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I heard the call and I answered without hesitation. That’s just how it hit my spirit. Days before America had witnessed one of the biggest upset elections in our history when the influential Hillary Clinton had lost the presidency to a man with a checkered personal and business background who had never held public office. It was the electoral college votes in three key states that carried him to the finish line, despite the more than three million popular votes cast for Clinton.
By November 9th, that turn of events left the nation shocked, elated, saddened and resentful and the election results came rolling in. Donald Trump would be the 45th president of the United States of America.
While some sat and cried, Teresa Shook, a 60-year-old retired grandmother from Hawaii took action. She set up an event page on Facebook and asked friends and colleagues to sign up for a proposed March on Washington on January 21st. The list grew from 40 to 10,000 within days, and a new movement was born.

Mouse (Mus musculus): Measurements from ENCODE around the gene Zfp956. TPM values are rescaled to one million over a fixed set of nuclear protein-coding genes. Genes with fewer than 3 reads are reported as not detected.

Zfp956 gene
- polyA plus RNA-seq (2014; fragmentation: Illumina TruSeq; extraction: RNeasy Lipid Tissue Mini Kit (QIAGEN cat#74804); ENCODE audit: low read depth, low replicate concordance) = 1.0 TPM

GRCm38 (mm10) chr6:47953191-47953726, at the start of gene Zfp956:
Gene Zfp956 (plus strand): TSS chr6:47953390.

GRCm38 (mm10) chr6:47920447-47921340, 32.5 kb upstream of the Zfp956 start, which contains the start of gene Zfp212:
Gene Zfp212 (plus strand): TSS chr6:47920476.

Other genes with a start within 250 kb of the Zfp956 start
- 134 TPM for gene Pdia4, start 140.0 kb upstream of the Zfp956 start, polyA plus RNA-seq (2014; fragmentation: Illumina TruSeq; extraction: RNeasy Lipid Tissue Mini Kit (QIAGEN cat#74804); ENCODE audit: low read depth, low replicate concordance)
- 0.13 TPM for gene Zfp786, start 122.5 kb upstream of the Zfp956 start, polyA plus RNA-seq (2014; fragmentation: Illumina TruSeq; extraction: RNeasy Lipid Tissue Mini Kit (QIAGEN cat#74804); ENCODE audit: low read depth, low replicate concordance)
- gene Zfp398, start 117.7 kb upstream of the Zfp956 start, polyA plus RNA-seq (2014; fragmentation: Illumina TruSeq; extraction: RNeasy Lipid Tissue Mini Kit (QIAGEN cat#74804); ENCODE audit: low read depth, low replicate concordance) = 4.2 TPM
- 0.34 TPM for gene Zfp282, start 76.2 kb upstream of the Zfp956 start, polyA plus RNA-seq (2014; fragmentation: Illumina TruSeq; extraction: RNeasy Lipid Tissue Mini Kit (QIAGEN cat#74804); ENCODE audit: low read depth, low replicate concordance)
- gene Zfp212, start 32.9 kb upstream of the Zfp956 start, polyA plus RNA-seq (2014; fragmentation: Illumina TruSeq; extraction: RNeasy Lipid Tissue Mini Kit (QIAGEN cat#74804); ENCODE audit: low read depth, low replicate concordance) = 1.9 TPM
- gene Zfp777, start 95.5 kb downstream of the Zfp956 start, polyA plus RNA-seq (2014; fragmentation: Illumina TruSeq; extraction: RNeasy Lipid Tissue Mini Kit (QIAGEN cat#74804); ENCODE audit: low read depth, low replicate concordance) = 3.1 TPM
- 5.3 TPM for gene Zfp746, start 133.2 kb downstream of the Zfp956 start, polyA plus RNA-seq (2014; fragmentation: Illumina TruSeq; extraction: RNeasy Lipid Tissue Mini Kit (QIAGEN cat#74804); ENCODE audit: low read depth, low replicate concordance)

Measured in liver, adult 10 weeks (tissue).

We’ll tell the rest of this amazing story and how this march affirmed my principles as I marched with thousands last Saturday in Washington DC.
One woman made history and has ignited the fighting spirit of an American society. On today’s show, we’ll tell you how you can get on board by making your voices heard.
About Teresa Shook and the January 21, 2017 International Women's March
(Source Wikipedia and Reuters)
Hawaii grandmother Teresa Shook wanted to share her outrage with other women the night after Donald Trump was elected president, but she had few options in her remote island community. So she went on Facebook and in a popular political group wrote the first thing that came to mind: I think we should march.
Four weeks later, organizers credit Shook’s quiet plea with igniting what could be the largest demonstration in the nation's capital related to a presidential election.
More than 125,000 people from across the country have signed up to march in Washington on Jan. 21, the day after Trump’s inauguration in support of women’s rights. Sister protests are planned in London and Frankfurt and online interest has grown to hundreds of thousands.
"I didn't have a plan or a thought about what would happen," Shook told Reuters by phone from the island of Maui. "I just kept saying, I think we should march."
(This article was written before the March exploded to include over 2 million people worldwide.)